20. OP
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    Sewin

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    Well,

    This thread has been a bit quiet, so thought I'd wake it up with my latest purchase a viewfinder magnifier £2.
    It takes a while to get used to as it only has a small viewing area and can be fiddly to keep the viewing area central, but it works well on the ground glass screens of my L and L2.

    001v.jpg 002v.jpg
     
  21. Ian Grant

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    Here's my Praktina FX

    [​IMG]

    [​IMG]

    [​IMG]

    [​IMG]

    [​IMG]

    [​IMG]

    [​IMG]

    [​IMG] [​IMG]

    [​IMG]

    [​IMG]


    This is the camera that paved the way for the Japanese and the Nikon F

    It's KW we should be appreciating, they took over production of the East German Contax SLRs (exported as a Pentacon) two years before finally merging with the Eastern part of Ziess Ikon. The Praktina N prototype became the Pentacon Super, and the Praktisix became the Pentacon 6 and the Praktica name of a KW budget SLR became a new brand name for a range of cameras.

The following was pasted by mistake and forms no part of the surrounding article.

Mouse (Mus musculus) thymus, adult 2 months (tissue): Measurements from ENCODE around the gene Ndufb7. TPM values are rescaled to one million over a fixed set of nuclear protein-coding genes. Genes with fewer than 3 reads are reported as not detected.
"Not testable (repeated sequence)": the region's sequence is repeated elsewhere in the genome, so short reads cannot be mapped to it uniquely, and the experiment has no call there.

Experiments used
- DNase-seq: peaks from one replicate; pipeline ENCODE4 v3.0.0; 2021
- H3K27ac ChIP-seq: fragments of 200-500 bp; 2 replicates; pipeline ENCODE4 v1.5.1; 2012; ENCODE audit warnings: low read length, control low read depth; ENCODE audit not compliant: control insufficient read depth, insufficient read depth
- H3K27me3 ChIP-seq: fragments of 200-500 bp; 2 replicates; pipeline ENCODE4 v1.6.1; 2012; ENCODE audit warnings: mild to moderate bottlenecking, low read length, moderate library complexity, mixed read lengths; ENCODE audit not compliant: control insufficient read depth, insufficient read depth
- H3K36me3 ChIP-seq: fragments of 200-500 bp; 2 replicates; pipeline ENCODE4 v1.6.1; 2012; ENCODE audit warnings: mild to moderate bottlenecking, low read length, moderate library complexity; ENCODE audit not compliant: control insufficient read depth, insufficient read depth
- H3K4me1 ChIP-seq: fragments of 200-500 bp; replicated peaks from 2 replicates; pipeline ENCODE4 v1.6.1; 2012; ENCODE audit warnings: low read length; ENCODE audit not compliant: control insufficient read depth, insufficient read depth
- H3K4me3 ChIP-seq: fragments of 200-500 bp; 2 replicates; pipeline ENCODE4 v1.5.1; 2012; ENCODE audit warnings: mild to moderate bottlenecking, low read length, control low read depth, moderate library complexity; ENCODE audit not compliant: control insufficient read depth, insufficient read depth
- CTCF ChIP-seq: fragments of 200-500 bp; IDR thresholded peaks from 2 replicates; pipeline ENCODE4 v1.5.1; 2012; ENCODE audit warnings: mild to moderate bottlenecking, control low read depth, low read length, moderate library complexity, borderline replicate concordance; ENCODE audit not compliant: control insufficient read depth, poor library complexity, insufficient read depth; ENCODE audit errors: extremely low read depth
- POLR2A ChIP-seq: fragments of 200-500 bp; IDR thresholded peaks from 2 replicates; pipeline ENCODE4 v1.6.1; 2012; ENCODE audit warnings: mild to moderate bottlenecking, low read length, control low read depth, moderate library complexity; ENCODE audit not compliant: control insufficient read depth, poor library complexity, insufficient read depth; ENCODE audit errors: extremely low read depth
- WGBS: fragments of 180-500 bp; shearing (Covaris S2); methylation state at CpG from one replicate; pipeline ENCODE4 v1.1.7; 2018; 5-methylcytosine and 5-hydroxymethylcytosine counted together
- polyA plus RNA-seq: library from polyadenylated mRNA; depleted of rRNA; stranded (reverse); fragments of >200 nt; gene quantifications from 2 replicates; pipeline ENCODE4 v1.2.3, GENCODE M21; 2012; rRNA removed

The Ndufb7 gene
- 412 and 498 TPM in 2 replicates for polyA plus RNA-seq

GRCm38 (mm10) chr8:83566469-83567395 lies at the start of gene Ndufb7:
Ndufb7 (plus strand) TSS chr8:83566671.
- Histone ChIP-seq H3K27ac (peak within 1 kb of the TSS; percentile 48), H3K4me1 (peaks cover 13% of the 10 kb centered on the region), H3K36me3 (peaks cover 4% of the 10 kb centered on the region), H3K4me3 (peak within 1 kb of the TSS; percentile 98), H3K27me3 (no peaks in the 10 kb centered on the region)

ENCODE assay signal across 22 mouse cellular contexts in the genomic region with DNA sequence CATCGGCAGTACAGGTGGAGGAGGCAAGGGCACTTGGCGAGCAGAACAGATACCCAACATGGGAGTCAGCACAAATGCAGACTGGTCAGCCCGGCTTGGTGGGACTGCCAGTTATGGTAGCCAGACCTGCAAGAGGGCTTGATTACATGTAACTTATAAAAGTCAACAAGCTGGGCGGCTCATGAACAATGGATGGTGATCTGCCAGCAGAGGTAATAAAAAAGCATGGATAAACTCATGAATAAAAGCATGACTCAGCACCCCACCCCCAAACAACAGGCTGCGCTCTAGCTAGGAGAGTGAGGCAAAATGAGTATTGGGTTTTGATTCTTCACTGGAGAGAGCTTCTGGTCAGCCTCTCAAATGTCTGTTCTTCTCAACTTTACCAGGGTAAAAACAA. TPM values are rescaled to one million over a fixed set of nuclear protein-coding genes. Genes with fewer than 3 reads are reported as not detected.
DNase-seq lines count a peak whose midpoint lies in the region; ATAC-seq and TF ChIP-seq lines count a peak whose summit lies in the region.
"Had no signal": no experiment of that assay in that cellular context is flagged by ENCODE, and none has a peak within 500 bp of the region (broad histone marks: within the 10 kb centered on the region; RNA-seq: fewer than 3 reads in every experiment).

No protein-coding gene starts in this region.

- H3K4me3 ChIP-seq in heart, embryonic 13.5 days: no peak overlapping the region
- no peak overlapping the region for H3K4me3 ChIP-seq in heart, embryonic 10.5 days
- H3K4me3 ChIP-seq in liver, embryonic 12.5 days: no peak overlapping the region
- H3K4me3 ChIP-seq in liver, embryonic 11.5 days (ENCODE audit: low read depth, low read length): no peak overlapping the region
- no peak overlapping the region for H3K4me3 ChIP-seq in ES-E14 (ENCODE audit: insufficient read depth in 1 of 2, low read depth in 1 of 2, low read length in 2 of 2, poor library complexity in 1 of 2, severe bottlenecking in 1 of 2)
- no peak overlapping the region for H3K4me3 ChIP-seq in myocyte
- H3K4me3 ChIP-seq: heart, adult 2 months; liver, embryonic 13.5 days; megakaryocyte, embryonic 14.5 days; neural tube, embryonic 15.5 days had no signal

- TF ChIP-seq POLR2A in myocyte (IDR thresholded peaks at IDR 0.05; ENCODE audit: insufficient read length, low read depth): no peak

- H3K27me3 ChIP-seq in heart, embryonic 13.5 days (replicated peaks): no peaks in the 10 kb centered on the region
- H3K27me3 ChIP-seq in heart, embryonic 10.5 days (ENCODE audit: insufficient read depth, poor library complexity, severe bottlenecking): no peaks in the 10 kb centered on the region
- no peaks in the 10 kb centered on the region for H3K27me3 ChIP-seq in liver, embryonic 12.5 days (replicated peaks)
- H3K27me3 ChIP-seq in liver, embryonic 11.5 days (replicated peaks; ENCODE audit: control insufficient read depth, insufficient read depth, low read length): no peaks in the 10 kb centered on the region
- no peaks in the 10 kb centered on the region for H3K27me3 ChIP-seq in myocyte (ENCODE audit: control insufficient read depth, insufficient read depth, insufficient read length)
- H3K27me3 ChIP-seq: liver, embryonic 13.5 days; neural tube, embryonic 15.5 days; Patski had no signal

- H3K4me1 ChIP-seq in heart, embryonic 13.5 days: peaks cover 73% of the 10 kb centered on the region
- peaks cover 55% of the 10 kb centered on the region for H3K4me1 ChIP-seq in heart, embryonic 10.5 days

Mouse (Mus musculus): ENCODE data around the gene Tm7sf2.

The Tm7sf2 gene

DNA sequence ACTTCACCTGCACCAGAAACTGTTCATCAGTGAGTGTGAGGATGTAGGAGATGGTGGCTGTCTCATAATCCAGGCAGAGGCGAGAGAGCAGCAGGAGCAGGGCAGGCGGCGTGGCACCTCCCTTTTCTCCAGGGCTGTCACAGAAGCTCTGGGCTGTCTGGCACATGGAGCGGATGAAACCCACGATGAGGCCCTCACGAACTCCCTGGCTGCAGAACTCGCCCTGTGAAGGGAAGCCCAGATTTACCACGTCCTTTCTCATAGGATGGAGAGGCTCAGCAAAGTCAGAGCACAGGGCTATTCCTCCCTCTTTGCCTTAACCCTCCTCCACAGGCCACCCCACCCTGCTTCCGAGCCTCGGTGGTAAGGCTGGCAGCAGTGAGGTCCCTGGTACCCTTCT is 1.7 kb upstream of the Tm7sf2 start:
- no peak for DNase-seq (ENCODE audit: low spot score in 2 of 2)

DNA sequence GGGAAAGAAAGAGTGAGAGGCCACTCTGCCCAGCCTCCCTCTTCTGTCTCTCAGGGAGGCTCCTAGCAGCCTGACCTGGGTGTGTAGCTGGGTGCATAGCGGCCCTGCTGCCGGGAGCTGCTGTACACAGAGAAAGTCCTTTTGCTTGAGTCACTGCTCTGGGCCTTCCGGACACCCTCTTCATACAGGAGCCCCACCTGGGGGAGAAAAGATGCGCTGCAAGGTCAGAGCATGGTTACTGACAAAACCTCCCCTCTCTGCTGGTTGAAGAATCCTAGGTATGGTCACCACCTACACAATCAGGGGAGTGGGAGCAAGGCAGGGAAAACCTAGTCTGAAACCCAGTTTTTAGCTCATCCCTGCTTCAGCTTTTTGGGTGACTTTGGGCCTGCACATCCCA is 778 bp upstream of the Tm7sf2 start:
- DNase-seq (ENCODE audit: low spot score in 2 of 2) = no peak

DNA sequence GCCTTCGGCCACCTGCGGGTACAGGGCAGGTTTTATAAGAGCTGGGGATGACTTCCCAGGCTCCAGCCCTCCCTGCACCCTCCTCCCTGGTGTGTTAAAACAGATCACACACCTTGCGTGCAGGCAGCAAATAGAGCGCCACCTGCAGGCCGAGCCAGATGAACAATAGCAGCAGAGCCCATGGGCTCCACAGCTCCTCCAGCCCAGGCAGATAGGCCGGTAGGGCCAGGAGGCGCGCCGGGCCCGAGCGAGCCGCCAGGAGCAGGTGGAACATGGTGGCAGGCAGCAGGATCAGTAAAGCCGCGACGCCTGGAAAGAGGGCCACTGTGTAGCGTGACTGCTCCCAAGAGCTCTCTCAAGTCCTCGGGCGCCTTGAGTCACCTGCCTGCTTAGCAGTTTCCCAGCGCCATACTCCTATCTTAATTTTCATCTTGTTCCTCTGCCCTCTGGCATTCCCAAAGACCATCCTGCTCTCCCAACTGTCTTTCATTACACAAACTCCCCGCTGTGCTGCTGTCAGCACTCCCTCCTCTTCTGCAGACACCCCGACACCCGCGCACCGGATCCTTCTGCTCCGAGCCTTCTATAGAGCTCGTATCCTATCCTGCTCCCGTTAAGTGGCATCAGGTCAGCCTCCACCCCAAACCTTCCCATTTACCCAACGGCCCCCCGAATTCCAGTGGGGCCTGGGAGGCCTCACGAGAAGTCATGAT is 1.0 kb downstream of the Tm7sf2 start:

Ian
     
  22. AgX

    AgX Member

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    How does it handle?
    Is there a benefit from that seperate finder?
     
  23. OP
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    Sewin

    Sewin Member

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    I've often fancied one, but I daren't. :smile:
     
  24. Ian Grant

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    Handles like a Leica, everything is extremely smooth, it's not remotely like the build quality of the Prakticamat/Nova series and later L series Prakticas, it's a high precision camera.

    My CZJ Tessar is the semi auto type, you cock the lens for full aperture focussing first pressure on the shutter release stops it down, early Pentax Takumars copied this system, so I guess the separate viewfinder is useful with manual lenses, also when the shutter's been released mirror hasn't dropped until you wind on. Alpa SLR cameras and I think another manufacturer also used a similar 3nd finder.

    Ian
     
  25. OP
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    Sewin

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    Praktica were into re cycling or advance planning, depends which way you interpret the following.

    I took the baseplate of my no battery L yesterday to do a bit of cleaning and light lube.

    First thing I see blocking the innards is a big battery compartment moulding.
     
  26. Helios 1984

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    Standardisation of the L serie made it economical to produce, as all the parts on the assembly line could be used to make any variation of the camera, it's also the secret of it's longevity.

    [​IMG]
     
    Last edited: Sep 16, 2017